At an age when a lot of little girls were making clothes for their Barbie dolls, Vivienne Williamson was designing and sewing the real thing. She made her first wedding dress-for a family friend-when she was 11.
“Sewing is a dying art, and I want others to know the satisfaction and joy of being able to create.”
“It’s fun,” Williamson said. “It’s the creation that I like. It’s rewarding to see people’s faces when the work is completed and they love it.”
Williamson, 45, was born in Kingston, Jamaica, and moved to Minneapolis when she was 9. “One day right after we got here, my dad was sewing (he learned from a lady in Jamaica named Miss Mattie) and I asked him if he would teach me.” She was a quick study, and although her dad never sewed for a living, it was all his daughter ever wanted to do. But she took a few detours along the way to a full-time tailoring business.
The mother of four sons, ages 10 to 29, Williamson was on public assistance for a time as she earned certificates in data entry and tailoring from Minnesota Technical Institute (now, Minneapolis Community and Technical College) and 100 hours toward a teaching degree from MTC and Augsburg College. She worked in alterations for a number of department stores in addition to doing tailoring in the basement of her south Minneapolis home.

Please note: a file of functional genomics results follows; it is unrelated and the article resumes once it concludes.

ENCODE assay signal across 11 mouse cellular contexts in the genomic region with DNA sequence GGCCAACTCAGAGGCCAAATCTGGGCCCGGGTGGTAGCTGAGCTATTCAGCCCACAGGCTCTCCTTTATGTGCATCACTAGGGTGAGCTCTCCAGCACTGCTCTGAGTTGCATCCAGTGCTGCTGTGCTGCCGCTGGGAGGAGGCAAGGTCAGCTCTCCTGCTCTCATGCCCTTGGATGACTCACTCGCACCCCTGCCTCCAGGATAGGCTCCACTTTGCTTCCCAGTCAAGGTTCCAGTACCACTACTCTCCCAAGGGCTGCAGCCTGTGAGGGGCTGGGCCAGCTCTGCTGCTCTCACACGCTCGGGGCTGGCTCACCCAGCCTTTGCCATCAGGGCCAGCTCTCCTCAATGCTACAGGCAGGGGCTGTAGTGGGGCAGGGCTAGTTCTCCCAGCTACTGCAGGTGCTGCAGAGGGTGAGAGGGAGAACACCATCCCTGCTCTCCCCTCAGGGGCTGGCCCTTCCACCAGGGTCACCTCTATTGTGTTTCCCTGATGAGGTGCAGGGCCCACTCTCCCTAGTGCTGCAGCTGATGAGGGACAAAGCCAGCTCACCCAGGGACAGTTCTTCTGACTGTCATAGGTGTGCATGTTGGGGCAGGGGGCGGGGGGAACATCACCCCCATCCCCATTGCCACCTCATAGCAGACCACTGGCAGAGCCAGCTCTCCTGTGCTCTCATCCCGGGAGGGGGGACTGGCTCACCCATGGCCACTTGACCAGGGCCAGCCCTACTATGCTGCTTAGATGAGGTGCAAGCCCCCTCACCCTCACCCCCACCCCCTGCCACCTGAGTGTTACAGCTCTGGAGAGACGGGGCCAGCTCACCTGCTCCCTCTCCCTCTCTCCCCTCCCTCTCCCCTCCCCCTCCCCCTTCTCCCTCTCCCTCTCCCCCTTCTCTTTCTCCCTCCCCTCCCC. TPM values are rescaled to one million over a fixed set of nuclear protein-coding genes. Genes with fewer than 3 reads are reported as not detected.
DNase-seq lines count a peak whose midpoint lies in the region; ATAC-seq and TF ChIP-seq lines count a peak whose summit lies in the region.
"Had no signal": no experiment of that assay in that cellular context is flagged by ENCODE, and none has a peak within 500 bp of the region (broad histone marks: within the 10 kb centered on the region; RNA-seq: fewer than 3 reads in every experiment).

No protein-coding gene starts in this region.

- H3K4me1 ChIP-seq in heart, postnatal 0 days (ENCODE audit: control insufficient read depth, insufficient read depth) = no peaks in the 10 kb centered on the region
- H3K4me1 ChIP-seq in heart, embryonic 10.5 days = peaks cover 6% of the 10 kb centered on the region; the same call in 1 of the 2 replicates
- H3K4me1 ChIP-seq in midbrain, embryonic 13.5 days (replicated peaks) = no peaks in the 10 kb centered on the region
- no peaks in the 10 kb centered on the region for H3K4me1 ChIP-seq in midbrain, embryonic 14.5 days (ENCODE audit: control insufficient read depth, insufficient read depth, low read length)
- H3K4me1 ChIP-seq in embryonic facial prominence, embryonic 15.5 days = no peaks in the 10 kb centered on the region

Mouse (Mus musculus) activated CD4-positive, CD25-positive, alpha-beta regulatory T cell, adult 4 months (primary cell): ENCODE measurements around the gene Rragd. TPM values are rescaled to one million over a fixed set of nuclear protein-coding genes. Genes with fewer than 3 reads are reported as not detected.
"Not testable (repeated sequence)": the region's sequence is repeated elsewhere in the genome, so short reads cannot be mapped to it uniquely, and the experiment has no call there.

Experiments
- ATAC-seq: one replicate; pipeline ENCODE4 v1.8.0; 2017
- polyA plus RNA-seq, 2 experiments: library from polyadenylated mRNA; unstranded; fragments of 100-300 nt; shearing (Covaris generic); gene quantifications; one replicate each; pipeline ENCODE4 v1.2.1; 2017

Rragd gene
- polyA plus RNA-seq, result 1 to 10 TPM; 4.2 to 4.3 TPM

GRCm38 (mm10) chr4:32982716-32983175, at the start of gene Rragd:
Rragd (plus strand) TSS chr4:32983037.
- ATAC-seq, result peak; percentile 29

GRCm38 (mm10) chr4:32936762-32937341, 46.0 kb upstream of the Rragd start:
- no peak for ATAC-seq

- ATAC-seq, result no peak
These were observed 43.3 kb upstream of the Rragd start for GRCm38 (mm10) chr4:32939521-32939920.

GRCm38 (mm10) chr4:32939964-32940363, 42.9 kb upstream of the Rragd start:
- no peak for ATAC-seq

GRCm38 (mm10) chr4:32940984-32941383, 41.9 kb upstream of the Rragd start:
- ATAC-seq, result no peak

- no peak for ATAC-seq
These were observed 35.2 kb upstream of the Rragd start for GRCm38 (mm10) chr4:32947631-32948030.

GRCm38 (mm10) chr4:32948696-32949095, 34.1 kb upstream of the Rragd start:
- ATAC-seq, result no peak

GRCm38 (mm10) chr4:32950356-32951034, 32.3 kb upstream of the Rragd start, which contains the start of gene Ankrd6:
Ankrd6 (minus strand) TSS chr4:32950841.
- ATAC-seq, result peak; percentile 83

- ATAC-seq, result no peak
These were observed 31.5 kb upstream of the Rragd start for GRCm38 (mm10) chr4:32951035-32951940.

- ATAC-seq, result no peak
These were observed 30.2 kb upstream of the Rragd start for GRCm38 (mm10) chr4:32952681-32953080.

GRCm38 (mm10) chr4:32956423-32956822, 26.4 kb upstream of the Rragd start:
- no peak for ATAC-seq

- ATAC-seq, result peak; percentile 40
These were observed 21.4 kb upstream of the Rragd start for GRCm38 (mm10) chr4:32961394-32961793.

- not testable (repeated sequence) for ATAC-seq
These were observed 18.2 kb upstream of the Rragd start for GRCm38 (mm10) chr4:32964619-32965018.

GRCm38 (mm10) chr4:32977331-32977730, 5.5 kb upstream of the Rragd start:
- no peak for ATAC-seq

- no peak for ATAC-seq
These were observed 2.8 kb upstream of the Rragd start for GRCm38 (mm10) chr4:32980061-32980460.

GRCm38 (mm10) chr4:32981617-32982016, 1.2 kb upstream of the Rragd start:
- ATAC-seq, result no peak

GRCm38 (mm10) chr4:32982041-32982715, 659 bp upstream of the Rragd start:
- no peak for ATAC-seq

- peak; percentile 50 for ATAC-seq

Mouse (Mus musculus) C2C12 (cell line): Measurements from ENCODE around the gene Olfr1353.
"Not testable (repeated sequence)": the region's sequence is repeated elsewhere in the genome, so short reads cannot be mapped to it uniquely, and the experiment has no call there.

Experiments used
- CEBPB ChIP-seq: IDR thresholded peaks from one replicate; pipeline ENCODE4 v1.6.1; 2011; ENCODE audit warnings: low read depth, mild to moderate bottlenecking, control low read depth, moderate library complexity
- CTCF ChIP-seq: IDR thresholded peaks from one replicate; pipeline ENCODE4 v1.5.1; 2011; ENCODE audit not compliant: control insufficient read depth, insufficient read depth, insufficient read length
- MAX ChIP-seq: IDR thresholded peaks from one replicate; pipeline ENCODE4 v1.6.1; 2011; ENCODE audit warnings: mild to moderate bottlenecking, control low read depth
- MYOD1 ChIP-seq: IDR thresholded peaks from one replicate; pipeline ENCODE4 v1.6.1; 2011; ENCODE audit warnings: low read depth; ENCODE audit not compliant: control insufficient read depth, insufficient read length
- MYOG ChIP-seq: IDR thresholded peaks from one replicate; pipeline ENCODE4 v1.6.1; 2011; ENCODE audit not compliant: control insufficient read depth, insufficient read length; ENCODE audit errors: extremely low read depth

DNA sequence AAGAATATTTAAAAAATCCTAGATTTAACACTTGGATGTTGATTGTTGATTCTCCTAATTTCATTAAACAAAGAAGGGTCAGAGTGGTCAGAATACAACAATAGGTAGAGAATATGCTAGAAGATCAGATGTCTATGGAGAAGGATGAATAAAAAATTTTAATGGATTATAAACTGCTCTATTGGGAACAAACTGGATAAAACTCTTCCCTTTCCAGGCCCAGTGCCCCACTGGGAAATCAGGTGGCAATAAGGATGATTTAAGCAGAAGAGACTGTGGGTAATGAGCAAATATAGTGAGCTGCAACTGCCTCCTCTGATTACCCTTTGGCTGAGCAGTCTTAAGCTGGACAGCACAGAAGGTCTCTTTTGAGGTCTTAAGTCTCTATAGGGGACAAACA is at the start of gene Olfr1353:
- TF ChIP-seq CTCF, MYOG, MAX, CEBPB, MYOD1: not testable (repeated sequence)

Mighty Stitch by Vivienne
2144 – 44th Ave. N.
Williamson quit alterations for department stores when she decided to try to make a go of her own business, becoming an early welfare-to-work entrepreneur in Minnesota. She was a success, but financially, the going was still rough, so she also worked for Minneapolis Public Schools as an educational assistant. And while working at Roosevelt High School, she met her current husband, Eric Mraz. Of course she designed and made her own wedding gown.
Williamson’s first shop outside her home was “a tiny, cramped 300-square-foot space” at Lowry and Logan in north Minneapolis. It also acquired the name Mighty Stitch, “in acknowledgement of Almighty God,” said Williamson, a member of Mighty Fortress International Ministry. The shop quickly moved to a 750-square-foot space and then to its 1,500-square-foot present location. Williamson also finds time to serve as president of the NorthWest Minneapolis Business Association.
Within the next five years or so, Williamson wants to open a nonprofit school to teach her skill to others. “Sewing is a dying art, and I want others to know the satisfaction and joy of being able to create,” Williamson said.
And to other women who dream of owning their own businesses, she offered this advice: “Have patience and perseverance and don’t give up on your dream.”